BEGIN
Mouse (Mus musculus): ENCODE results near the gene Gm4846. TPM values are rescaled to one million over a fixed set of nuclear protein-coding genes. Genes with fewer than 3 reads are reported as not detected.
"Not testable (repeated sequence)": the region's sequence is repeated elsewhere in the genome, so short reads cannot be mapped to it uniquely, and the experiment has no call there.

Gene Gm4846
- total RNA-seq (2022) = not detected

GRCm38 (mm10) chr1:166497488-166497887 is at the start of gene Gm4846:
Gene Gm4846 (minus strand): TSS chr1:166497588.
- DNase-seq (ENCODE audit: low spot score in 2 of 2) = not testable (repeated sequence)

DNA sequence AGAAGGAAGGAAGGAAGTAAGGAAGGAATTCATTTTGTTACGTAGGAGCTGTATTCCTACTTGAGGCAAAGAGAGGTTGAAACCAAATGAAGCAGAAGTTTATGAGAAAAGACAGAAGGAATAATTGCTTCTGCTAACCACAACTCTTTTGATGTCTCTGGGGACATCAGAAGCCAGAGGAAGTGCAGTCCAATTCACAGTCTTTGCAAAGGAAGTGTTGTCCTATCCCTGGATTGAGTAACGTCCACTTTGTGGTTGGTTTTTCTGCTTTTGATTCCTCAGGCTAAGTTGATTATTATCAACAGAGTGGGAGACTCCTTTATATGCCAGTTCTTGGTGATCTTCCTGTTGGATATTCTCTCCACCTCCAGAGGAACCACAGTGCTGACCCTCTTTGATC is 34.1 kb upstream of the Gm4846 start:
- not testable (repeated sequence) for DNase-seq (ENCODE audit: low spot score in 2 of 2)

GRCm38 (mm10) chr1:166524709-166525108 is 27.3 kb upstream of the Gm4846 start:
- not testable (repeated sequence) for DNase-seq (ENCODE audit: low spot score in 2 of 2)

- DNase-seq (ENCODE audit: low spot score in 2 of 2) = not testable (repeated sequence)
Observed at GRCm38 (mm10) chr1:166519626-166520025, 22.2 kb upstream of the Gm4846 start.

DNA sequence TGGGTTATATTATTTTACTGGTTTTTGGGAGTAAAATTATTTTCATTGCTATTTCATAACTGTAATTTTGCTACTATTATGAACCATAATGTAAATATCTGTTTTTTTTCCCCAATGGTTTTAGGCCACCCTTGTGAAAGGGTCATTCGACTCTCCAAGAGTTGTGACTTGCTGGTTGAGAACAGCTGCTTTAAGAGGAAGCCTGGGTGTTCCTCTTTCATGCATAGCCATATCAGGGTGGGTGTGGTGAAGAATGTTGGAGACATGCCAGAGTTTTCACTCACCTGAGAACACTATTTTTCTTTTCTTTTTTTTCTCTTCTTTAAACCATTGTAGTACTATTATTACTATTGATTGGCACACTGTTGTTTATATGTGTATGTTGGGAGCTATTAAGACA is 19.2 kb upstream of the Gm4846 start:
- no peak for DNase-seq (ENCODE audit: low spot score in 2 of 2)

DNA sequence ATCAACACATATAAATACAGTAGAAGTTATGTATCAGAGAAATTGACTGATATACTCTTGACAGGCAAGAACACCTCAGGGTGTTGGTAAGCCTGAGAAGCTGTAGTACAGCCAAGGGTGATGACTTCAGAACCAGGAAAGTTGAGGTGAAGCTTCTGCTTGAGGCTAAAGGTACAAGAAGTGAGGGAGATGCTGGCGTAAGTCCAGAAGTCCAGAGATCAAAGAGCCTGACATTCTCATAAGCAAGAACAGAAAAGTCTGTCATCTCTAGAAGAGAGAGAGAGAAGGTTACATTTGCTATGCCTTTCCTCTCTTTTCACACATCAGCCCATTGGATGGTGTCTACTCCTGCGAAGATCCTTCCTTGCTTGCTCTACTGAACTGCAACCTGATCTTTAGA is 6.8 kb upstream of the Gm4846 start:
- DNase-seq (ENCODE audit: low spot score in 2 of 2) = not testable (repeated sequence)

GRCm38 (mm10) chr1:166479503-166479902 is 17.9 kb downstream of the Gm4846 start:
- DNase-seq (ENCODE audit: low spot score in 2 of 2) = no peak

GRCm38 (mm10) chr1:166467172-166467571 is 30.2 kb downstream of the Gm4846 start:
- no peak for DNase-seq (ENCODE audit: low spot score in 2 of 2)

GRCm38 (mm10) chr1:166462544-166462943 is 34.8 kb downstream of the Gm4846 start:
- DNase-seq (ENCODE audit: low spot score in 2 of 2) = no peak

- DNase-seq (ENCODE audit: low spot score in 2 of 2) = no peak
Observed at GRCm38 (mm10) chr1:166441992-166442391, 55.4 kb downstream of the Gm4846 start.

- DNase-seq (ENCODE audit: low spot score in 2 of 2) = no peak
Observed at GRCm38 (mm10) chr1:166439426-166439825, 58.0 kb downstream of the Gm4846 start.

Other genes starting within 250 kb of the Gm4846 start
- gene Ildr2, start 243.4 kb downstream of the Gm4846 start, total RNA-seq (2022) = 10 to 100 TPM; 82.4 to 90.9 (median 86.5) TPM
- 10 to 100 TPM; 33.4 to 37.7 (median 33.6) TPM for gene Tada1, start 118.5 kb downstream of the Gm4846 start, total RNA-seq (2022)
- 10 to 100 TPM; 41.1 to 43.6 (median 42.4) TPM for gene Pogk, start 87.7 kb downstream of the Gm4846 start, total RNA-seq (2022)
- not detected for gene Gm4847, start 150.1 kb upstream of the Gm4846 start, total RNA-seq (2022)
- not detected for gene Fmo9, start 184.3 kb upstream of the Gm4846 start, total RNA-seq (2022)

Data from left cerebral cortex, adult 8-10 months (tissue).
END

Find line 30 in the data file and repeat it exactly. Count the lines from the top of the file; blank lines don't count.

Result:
- 10 to 100 TPM; 33.4 to 37.7 (median 33.6) TPM for gene Tada1, start 118.5 kb downstream of the Gm4846 start, total RNA-seq (2022)